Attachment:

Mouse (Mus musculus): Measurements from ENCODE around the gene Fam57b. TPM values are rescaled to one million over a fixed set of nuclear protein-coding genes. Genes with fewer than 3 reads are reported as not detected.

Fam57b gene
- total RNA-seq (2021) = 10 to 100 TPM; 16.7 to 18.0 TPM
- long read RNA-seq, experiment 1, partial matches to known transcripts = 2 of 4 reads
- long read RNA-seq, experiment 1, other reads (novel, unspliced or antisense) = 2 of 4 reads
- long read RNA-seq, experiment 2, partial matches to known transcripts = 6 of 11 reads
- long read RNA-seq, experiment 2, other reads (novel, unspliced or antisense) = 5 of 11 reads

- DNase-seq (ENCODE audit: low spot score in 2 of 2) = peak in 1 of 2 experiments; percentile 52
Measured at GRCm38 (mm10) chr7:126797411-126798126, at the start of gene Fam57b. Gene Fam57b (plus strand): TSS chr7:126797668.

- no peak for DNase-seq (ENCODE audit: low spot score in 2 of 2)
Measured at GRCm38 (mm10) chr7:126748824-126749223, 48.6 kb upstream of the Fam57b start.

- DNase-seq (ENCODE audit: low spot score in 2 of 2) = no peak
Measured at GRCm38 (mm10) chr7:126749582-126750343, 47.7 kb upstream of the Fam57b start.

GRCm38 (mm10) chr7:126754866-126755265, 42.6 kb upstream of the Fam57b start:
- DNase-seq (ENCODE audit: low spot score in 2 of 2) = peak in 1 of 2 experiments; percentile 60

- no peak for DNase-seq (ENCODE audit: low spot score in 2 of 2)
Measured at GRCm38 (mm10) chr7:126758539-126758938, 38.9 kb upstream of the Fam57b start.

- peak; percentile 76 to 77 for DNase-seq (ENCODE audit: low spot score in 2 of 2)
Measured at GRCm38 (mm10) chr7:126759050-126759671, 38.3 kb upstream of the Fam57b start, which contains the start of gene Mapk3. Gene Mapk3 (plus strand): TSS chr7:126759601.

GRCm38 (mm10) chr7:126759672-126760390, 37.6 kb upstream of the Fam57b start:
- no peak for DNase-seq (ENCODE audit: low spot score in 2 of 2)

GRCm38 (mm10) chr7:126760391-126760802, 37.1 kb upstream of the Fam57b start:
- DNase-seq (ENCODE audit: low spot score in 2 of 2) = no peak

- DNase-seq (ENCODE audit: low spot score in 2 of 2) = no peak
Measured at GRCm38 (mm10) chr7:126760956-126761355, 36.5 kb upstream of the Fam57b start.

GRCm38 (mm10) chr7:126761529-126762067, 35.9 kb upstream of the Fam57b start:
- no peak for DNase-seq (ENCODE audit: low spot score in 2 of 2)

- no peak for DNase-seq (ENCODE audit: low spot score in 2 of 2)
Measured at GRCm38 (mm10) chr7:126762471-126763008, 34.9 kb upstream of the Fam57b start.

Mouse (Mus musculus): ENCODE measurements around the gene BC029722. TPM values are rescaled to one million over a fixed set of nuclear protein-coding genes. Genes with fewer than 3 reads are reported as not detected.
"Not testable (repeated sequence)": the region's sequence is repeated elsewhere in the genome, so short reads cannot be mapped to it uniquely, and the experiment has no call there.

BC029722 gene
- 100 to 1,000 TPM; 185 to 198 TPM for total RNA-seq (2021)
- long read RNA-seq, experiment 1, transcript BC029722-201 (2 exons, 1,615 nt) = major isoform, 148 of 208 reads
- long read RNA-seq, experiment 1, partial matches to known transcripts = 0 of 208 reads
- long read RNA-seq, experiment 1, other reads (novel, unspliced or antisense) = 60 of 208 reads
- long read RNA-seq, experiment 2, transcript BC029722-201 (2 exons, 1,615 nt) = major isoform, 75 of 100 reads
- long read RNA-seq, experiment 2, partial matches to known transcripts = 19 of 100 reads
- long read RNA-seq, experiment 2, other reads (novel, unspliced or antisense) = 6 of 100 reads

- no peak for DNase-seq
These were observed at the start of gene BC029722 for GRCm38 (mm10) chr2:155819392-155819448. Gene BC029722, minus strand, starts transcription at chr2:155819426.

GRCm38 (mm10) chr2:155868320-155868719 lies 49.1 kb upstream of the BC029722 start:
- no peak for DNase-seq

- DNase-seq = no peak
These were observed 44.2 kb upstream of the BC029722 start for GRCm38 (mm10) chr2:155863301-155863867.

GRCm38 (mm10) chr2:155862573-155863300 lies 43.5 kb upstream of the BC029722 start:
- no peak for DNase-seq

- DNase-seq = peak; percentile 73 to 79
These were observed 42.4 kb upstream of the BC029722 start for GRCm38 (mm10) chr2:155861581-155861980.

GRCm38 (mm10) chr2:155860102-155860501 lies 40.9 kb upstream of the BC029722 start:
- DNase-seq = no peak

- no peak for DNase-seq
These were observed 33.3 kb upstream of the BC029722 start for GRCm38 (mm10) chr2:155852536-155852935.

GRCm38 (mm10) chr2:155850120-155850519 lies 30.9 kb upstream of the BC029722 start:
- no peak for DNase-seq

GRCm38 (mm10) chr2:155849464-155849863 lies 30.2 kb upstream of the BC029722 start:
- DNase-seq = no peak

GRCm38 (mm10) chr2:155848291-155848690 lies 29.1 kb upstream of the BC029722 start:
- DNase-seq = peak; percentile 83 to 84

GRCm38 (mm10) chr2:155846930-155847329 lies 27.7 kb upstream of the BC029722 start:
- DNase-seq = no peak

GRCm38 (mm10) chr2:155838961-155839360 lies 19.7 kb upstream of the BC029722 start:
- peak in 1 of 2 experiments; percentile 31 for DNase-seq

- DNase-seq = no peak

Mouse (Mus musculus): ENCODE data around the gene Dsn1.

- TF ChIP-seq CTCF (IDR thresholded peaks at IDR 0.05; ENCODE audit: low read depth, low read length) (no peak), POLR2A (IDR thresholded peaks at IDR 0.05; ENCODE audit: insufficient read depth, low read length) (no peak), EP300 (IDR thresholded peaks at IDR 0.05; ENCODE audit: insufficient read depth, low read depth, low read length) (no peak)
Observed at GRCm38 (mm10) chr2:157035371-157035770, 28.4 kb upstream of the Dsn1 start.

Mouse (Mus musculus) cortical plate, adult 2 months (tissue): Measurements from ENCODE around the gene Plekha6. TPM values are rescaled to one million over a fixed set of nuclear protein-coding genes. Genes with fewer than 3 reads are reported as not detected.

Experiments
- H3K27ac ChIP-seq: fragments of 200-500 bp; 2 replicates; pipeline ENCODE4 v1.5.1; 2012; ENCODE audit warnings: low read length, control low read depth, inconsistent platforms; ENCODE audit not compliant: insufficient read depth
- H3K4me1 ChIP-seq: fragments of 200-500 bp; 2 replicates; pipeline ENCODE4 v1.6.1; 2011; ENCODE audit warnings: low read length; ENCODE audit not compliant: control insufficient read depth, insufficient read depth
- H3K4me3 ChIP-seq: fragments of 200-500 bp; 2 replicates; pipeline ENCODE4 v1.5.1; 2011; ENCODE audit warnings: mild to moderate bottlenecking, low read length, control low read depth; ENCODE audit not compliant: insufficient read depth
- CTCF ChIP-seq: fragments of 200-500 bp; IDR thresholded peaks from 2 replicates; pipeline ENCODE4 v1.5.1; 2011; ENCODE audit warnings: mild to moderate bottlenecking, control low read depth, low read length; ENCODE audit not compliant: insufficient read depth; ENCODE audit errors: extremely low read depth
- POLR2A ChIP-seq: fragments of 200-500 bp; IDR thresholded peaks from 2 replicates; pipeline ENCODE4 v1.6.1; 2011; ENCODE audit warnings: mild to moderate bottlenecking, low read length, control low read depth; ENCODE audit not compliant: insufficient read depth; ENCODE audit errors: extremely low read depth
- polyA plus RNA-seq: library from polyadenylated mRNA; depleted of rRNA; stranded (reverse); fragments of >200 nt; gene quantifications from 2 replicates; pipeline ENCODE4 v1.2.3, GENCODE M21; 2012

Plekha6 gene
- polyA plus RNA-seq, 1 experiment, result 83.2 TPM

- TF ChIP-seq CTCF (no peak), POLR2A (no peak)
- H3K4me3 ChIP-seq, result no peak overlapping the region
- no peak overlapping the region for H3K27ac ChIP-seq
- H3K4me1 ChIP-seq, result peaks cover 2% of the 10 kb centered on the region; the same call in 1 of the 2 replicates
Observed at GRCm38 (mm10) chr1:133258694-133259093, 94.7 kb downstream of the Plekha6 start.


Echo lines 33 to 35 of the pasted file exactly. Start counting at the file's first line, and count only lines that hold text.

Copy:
- 100 to 1,000 TPM; 185 to 198 TPM for total RNA-seq (2021)
- long read RNA-seq, experiment 1, transcript BC029722-201 (2 exons, 1,615 nt) = major isoform, 148 of 208 reads
- long read RNA-seq, experiment 1, partial matches to known transcripts = 0 of 208 reads